Indra continued to worship the cream idol and took it with him when he went on a pilgrimage to absolve his sins. When he reached the banks of the kaveri, he placed the idol down to take a bath and perform the ritual poojas. Returning back, he saw that the idol had firmly attached itself to the ground and refused to budge. Understanding the divine will of the lord he prostrated in front of the idol. “Who am I to take you around when your desire is to stay here. All I ask is one boon. May I be allowed to perform pooja to you everyday?”, he asked. Vinayagar gave his approval, and happy with this Indra returns back to Amaravathi leaving the cream white idol to be worshipped by generations of devotees in what is now Thiruvalanchuzhi. 

The cream idol, adored as Vella Pillayar, Swetha vinayagar or Nurai Pillayar, in the sanctum is pure white and is protected very fiercely by silver and gold frames. No abhisheka or  pushpa are offered to the deity, lest the cream is washed away. Every decoration and splendour is for the surrounding frames alone. The only offering is Pacha-Karpooram (a fine edible form of camphor), which is finely crushed and sprinkled over the image on a  basis. This alone is the main offering by the devotees to the temple.

The temple has this beautiful door made out of stone on one side of the sanctum. Named as the ‘karungal palagani’, the door has perfectly carved crosses in it which allow the devotees to worship Ganapathi. The door is such a marvellous architectural feat. It is said that when ancient architects signed their contracts, they agreed to build the very best except five exceptional pieces of architecture that could never be replicated at all. The Karungal Palagani remains one of those marvels.

On the other hand, just outside the main sanctum one would find a mandapa that is made up of unpolished uncut stones carelessly fitted together as though in a hurry. Legends report that once the King of the land stopped by the temple to offer his worship. Offering a plate full of abhisheka materials to the priest, he ordered “Bathe the lord in these frangrant powders and anointed waters. Let him be cooled”. The priest was caught in a dilemma. The temple required that no abhisheka be done while the king had just ordered for one. Either way he was doomed. Silently invoking ganesha he begged for help. In answer to his prayers a voice reached from the sanctum, “Oh King, I am made of cream and bubbles. Would you want me to be dissolved in the fragrant waters that you just gave?”. The king is stunned and realising  his mistake he begged for forgiveness. “Then build a mandapam in front of the sanctum by sunset today to atone for your mistakes. May it remind people of the mistakes that they make in life and make them pray for forgiveness”. The king obliged and built the mandapam in the given time period, putting together rough stones into an approximate hall. The mandapam stands even today and is called the mannippu mandapam or the hall of forgiving. People who visit the temple meditate in this mandapam and ask ganesha to forgive their sins and grant them eternal bliss.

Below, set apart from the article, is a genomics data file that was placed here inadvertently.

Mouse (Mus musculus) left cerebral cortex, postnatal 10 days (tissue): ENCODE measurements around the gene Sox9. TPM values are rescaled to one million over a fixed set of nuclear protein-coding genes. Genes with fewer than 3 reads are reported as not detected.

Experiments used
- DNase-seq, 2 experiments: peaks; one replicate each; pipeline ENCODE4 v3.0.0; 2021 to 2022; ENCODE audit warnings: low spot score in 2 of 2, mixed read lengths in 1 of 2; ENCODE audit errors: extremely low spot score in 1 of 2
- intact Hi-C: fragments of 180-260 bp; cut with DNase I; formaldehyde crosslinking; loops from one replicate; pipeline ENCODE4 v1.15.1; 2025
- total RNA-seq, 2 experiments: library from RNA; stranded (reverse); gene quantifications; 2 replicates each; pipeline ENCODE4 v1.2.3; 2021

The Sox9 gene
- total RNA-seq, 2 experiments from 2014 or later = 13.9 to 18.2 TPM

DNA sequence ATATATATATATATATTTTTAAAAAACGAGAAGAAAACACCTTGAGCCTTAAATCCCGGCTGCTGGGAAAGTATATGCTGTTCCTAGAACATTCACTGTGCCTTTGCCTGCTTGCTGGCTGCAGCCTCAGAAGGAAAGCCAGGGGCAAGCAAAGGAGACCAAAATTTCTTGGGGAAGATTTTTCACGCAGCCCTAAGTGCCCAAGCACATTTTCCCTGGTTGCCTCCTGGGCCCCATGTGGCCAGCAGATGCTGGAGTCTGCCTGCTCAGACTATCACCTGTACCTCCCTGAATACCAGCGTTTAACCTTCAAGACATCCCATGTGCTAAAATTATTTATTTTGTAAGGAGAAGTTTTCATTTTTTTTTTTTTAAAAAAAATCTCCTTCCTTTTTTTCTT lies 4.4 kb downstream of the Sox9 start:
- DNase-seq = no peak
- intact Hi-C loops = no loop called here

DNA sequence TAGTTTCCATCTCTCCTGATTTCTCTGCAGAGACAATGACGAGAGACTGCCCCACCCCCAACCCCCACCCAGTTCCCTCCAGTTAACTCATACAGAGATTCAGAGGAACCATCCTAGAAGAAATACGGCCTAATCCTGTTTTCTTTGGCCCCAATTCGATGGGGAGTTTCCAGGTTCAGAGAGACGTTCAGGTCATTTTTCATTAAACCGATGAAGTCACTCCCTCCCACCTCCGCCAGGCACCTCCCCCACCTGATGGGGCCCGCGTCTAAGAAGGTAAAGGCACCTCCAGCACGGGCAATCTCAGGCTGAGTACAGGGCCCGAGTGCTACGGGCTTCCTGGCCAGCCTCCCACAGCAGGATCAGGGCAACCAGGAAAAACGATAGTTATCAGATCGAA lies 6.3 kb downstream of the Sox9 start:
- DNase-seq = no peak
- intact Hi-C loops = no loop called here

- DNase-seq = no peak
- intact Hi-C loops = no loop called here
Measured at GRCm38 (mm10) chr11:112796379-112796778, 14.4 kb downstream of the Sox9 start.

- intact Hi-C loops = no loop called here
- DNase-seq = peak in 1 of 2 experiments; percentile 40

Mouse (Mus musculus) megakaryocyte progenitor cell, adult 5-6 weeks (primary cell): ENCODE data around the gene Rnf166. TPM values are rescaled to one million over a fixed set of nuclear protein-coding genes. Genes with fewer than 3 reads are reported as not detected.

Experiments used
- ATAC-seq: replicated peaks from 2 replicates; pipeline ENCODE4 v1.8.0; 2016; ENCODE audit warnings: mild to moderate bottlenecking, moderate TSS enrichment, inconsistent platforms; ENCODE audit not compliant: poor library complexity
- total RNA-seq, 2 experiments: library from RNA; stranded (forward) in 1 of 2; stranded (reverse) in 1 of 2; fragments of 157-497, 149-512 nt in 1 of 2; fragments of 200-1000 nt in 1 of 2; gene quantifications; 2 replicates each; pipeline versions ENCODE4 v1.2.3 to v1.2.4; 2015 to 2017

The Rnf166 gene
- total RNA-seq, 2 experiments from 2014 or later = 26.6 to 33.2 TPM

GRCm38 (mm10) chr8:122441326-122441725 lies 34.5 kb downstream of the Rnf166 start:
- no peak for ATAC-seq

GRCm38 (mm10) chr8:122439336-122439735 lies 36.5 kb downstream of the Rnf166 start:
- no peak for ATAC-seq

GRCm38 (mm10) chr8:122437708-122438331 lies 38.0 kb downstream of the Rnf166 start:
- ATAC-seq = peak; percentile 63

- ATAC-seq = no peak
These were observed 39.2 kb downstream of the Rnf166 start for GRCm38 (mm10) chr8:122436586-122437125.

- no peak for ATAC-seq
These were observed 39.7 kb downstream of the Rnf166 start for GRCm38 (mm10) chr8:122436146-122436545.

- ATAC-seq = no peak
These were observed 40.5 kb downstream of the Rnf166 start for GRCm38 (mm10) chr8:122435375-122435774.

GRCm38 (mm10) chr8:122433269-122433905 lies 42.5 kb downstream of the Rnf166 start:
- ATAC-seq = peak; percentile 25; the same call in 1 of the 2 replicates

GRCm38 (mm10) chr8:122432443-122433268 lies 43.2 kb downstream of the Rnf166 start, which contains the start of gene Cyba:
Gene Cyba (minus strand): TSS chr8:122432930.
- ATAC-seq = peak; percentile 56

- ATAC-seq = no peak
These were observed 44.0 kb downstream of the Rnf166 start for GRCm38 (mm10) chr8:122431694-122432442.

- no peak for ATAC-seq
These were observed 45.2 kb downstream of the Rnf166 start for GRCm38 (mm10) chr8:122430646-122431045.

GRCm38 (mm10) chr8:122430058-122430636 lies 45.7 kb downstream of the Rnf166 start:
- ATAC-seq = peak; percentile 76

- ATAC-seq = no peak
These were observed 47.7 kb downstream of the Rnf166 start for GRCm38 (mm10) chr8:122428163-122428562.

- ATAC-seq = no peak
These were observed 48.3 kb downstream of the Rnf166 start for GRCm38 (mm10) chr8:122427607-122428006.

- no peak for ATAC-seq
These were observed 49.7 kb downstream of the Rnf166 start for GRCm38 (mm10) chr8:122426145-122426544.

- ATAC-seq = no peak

The most important festival in the temple is ofcourse the Chathurthi Vizha in Aavani, celebrating the birth of the elepahant faced one. Another interesting celebration is the one in which the utsavar of Swaminatha Swami is brought from Swamimalai.The Valli Kalyanam episode of Skanda purana is then enacted out with great fervor.In this episode Ganesha comes as an elephant to scare Valli into marrying his brother Skandha. There is also this one day in a year when the temple is closed at mid day after the priest lays out all the items for worship. It is believed that Indra himself performs the pooja for the day as was the boon granted to him(One year on earth equals a day in swarga).

Sakkara pongal (sweet rice with lentils) and modakam (stuffed sweet dumplings)  happen to be the predominant naivedyam in the temple. The temple itself is in reality a shivasthalam (Brihannayaki sametha Khabartheesar) and is very close to Kumbakonam. A fitting visit for anyone who is looking forward to success in every step they take. May the Long bellied one (Lambodhara) give us every pleasure in life.

Ekadhanthaya Vidmahe, Vakrathundaya Deemahi

Thanno Thanthi Prachodayaath.



~ by deepaksaagar on February 6, 2009.

3 Responses to “Thiruvalanchuzhi, For Every Auspicious Beginning”

  1. Beautiful …and Thank you for this I am in the process of reading Ganesha stories .. I am so pleased to read this article.. May Ganesha bless you…

  2. thanks for the info on the famous window

  3. If you want photos, go to Picasa under injamaven. Had a lovely hour there, even in the floods 11/10